OS X 10.8 Mountain Lion is the last Apple operating system named after "big cats." The ninth major release of OS X was announced in February, 2012 and released in July. More than 200 new features were added in this release, which cost buyers $19.99.
Hallmarks of Mountain Lion included a focus on improved management of content between Apple devices regardless of whether they run iOS or OS X. Apple focused its attention on producing a seamless, familiar user experience. OS X's iChat app was replaced with Messages, an app named after its iOS counterpart. Notes and Reminders became independent apps, while another iOS feature — Notification Center — made its first appearance on the Mac. Mountain Lion also introduced Gatekeeper, Apple's anti-malware system.
Mountain Lion saw the integration of Game Center, the social gaming network Apple first introduced on iOS. Game Center provides gamers with chat, game matching and achievement tracking. The last vestiges of MobileMe were removed, and in their place Mountain Lion fully embraced iCloud, Apple's current cloud service.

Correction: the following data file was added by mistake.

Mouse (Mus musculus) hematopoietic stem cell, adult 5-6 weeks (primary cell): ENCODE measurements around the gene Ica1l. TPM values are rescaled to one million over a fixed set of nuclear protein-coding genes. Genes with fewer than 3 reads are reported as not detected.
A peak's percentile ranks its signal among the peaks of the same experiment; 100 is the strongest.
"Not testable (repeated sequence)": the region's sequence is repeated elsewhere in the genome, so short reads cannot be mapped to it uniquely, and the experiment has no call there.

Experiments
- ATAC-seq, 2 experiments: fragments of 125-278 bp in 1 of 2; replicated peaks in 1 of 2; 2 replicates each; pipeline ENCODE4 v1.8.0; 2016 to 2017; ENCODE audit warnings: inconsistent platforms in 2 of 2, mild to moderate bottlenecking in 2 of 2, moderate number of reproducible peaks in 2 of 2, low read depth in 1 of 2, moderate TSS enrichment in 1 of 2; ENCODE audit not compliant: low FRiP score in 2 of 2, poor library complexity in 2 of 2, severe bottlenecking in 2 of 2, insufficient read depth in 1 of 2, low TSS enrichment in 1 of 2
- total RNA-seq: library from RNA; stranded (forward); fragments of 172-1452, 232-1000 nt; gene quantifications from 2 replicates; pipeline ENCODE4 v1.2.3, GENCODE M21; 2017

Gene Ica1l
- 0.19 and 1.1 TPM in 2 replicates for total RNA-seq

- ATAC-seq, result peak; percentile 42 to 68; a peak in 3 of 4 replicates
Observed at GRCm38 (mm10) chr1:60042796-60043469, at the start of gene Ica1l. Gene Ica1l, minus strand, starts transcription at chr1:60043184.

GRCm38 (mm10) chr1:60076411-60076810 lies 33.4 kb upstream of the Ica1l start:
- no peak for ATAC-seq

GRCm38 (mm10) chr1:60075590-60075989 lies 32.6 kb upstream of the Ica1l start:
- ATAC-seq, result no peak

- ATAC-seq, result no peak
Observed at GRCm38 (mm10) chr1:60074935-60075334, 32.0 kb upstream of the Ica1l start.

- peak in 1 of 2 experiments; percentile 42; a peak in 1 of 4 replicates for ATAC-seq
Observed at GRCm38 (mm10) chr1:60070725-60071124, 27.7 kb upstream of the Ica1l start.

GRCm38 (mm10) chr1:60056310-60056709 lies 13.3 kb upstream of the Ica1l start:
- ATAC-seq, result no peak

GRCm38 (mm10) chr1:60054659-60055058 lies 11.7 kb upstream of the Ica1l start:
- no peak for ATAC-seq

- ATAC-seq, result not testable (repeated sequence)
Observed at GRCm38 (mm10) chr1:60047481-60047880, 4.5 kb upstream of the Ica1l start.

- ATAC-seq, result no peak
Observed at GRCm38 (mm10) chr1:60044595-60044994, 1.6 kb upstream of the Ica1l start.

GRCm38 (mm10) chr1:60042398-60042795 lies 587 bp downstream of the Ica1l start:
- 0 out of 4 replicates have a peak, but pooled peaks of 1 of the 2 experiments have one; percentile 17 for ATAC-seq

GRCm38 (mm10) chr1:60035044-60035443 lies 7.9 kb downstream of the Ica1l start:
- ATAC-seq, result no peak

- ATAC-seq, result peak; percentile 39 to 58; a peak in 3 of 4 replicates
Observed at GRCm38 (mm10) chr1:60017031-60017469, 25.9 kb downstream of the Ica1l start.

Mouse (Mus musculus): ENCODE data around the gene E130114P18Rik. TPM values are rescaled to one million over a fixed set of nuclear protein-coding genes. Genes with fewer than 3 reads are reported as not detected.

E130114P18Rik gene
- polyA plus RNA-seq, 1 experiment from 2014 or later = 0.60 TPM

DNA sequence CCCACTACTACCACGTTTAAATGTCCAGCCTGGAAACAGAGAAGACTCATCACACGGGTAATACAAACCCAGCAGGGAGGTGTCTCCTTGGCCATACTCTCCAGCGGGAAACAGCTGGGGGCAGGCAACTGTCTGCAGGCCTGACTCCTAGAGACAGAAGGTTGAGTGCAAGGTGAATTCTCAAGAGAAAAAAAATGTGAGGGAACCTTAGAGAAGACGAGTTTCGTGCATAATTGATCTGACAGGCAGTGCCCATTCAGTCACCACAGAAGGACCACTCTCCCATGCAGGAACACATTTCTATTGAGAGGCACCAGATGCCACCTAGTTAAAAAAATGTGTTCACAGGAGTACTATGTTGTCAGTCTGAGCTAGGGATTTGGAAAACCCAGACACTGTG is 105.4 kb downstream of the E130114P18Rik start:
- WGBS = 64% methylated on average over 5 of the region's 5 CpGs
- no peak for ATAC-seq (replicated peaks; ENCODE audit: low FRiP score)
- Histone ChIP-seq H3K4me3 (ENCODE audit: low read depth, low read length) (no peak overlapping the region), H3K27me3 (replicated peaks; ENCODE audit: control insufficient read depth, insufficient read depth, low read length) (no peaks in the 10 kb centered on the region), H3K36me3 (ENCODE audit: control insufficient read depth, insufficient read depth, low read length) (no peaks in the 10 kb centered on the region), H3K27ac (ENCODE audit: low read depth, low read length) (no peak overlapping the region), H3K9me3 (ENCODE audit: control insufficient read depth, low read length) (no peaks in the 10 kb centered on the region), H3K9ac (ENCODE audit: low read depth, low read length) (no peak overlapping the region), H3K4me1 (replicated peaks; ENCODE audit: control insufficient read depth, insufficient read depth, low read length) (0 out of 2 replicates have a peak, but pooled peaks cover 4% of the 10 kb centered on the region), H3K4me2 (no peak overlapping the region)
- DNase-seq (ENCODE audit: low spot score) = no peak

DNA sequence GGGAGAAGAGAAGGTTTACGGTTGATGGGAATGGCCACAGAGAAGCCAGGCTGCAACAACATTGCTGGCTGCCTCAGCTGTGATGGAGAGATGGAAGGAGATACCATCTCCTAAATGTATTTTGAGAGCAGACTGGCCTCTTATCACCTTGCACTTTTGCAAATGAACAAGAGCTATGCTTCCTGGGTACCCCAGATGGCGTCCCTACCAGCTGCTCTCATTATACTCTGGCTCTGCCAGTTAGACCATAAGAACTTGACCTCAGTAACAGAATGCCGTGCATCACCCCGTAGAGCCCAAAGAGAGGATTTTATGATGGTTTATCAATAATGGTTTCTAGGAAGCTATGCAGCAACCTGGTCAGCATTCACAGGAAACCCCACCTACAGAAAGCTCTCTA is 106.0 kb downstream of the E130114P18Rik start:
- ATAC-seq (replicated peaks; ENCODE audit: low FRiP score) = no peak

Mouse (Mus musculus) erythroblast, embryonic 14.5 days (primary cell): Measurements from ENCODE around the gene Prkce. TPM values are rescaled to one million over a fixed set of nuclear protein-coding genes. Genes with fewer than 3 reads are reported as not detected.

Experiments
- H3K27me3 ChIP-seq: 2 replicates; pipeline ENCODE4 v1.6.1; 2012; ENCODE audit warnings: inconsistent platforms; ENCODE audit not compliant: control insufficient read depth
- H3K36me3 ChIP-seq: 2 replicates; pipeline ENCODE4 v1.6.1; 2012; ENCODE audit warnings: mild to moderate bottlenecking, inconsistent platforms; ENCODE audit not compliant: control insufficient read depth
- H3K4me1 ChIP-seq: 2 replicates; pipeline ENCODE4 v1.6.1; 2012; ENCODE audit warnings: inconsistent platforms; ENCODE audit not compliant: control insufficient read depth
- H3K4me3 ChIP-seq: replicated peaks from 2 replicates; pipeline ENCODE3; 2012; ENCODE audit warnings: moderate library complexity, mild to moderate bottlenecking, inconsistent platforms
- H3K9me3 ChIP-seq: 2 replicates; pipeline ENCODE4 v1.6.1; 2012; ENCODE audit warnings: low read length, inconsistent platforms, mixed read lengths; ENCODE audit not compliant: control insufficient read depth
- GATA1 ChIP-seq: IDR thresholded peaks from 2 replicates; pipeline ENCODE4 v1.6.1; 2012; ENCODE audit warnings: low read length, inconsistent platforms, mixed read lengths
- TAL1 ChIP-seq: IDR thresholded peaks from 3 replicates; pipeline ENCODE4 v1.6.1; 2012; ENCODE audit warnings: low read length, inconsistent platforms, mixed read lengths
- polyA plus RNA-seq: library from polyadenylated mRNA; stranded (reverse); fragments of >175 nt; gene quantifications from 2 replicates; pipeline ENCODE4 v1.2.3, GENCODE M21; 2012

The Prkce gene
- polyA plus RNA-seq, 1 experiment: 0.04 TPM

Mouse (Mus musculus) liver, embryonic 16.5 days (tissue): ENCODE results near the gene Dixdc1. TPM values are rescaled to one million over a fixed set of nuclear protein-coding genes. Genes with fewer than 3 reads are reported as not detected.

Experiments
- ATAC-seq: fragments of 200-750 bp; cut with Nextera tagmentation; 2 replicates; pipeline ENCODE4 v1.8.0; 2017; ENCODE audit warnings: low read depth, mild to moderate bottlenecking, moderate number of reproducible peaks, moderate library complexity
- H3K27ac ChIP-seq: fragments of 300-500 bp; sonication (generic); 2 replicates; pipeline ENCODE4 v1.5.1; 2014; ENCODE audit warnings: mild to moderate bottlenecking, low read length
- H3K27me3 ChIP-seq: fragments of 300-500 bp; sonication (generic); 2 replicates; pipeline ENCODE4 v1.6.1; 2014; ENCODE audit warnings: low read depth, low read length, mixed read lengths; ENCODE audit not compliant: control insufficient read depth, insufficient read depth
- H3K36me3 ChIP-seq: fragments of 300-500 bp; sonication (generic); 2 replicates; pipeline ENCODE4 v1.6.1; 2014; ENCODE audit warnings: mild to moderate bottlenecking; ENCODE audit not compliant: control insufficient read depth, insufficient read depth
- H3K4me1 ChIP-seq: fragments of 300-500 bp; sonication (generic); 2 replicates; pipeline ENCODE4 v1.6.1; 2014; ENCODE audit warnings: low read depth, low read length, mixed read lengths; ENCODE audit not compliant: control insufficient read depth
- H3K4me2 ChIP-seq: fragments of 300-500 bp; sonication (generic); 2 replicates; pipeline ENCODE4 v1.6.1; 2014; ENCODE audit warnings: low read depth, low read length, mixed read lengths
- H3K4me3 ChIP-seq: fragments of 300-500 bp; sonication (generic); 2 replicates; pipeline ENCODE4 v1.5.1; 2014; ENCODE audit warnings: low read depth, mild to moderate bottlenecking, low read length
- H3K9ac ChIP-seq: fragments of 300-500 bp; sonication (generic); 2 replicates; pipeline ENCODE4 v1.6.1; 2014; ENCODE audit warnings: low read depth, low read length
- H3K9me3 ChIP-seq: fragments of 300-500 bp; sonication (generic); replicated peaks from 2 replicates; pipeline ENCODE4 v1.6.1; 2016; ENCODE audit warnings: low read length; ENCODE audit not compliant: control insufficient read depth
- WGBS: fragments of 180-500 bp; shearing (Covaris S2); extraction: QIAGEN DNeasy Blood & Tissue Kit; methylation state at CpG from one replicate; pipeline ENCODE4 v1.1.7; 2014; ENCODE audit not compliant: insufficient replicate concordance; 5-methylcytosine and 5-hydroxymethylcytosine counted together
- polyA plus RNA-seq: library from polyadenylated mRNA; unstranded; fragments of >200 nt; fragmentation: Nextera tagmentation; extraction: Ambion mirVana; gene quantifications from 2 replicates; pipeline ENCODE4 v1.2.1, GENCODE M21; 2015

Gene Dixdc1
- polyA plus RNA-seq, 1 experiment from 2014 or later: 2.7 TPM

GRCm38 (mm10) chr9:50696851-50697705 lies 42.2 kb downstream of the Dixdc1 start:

Power Nap allowed late-model Macs to synchronize reminders, calendars, notes and other content with iCloud while the Mac was asleep. The feature also enabled Macs for the first time to back up using OS X's integrated Time Machine system while asleep, as well.
Mountain Lion's software update service saw complete integration with the Mac App Store, rather than requiring users to download separate updates from Apple's support servers.
Mountain Lion introduced support for AirPlay mirroring; with an Apple TV on the same Wi-Fi network it became possible to wirelessly mirror the Mac screen. And on the accessibility front, Mountain Lion introduced Dictation, providing systemwide voice input.
More of an emphasis was made in Mountain Lion to enable better social media integration. Systemwide sharing of links, photos, videos and other files was added to popular services like Facebook, Twitter, Flickr and Vimeo.
Mountain Lion was superceded in 2013 by OS X Mavericks